Happy Thanksgiving from The Circuit staff! Instead of telling you these stories around the dinner table, we decided to write about them. Enjoy columns, opinions and stories related to the Thanksgiving holiday from our entire staff.

We are incredibly thankful for your support of The Circuit this entire semester and look forward to telling more stories in the future.

 

A Blockhead’s Thanksgiving 

By Riley Funk

Ever since I could remember, our family has had a tradition of watching the Charlie Brown Thanksgiving episode. We had a rule in our house that the only time we could watch it was from November 1st until Thanksgiving; any violation of those rules would be considered capital punishment for my sister and I.  

When I was a kid, I would watch this once a day with my sister. I could read the dialogue each character spoke word for word and bar for bar. As the years have flown by, the memory has faded into dim light. Now we indulge ourselves once a year into pure nostalgia.  

In the Thanksgiving episode, Peppermint Patty’s inner rage comes out when she asks, “What blockhead cooked all of this?” She was referring to the unorthodox meal that Charlie Brown prepared with Linus and Snoopy, which included a piece of toast and popcorn.   

The word “blockhead” is defined simply as, a stupid person. There have been times in my life that I have been a stupid person and done stupid things, like that one time I walked out of my apartment this year without my mask on….. 

What can we learn from this? While the usual Thanksgiving meal consists of turkey, cranberry sauce, and pumpkin pie, we must not forget the true meaning of Thanksgiving.  

The Mayflower voyagers traveled to the New England area with hope for a better life, only to find the challenges of disease, starvation, and trying to survive in the wilderness. And then, a miracle. Natives in the area helped these pilgrims prosper, gave them hope when there was none.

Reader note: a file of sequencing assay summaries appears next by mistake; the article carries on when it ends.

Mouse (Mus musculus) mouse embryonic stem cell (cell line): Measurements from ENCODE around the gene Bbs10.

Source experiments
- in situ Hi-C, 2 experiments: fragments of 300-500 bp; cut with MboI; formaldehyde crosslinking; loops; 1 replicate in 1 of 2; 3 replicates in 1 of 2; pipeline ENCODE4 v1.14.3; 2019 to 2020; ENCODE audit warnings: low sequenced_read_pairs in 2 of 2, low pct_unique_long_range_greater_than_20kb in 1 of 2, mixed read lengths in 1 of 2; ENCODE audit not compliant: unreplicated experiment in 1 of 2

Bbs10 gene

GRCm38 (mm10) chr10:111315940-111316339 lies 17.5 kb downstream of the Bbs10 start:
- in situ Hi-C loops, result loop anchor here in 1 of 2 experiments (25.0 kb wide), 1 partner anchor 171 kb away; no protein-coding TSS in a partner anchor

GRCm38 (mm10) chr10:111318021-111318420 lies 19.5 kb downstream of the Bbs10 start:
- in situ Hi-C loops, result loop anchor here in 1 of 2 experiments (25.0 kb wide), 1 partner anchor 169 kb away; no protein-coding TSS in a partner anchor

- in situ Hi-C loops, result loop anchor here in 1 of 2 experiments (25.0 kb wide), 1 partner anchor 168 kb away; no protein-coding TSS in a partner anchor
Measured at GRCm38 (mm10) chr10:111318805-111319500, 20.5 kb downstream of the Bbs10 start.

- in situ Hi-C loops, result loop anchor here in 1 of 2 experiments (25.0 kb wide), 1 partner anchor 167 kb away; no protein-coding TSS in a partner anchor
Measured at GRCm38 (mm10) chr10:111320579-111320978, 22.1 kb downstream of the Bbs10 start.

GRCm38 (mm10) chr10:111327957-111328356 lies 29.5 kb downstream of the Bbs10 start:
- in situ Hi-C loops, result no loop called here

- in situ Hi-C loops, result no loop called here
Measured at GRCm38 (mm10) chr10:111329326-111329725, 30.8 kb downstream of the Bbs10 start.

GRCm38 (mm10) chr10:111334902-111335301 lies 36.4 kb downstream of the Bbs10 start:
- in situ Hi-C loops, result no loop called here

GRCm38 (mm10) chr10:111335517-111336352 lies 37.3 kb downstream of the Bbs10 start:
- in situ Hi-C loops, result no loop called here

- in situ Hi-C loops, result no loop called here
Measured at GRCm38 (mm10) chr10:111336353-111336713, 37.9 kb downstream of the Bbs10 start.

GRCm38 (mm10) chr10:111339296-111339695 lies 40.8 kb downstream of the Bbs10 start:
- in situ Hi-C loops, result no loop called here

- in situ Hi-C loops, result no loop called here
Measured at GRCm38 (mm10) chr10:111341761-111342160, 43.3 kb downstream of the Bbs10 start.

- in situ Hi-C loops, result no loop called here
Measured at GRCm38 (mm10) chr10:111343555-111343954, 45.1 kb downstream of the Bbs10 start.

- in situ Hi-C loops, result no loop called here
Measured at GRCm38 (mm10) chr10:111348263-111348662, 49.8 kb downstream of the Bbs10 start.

This is just a SparkNotes version of the real story. The point is that Thanksgiving is more than just the food, while being stuffed and set into a food coma isn’t something to complain about.  

In 2020, like the Pilgrims, we are faced with the disease of COVID-19. We are facing a temporary but trying reality at this point of our lives. This shouldn’t stop us from being thankful.  

This Thanksgiving, let us be thankful for the little things, like the leftovers you will have for weeks due to the family over preparing for guests, or the little traditions your family celebrates at home.  

I am thankful for that blockhead Charlie Brown; he has taught me more about life in 30 minutes than the Common Core or General Education requirements taught me in a year. 

Without further adieu, I am going to sit back and watch A Charlie Brown Thanksgiving with some popcorn. SHHHHHHHHHH, be quiet, its starting! 

 

Can Thanksgiving be Cancelled? 

By Chiara Sullivan 

Many of us surely wonder what Thanksgiving will be like this tragic year of 2020. In Chicago, we are urged to “cancel” the holiday out of fear, and lock ourselves in our homes, faces covered and hearts filled with anxiety.  But for some of us this may be the last holiday we have with some of our family members. It is an opportunity to come together with loved ones and remember those who have passed and be grateful for those still with us. 

2020 has not been an ideal year for anyone, but perhaps we can take what we have lost and be more grateful for what we have. Thanksgiving isn’t about the golden-brown turkey waiting to be savored, the flaky delicate pie begging to be eaten, or the feeling of having gained all the weight we lost after the New Year’s resolutions (yes, last year). Deep down most of us know this, but this year especially we need to remember to have a spirit of gratitude. 

A holiday centered around giving thanks cannot be “cancelled,, because our hearts are what make Thanksgiving what it is. Our hearts are where the holiday lies, and our spirits are lifted when our hearts give thanks. Not all of us this year or perhaps even next year can spend it with others, but we can still give thanks as our fellow Americans across the country do the same. Let us lift our hearts together to the one who gave them to us and raise our downtrodden spirits from this difficult year to the Lord.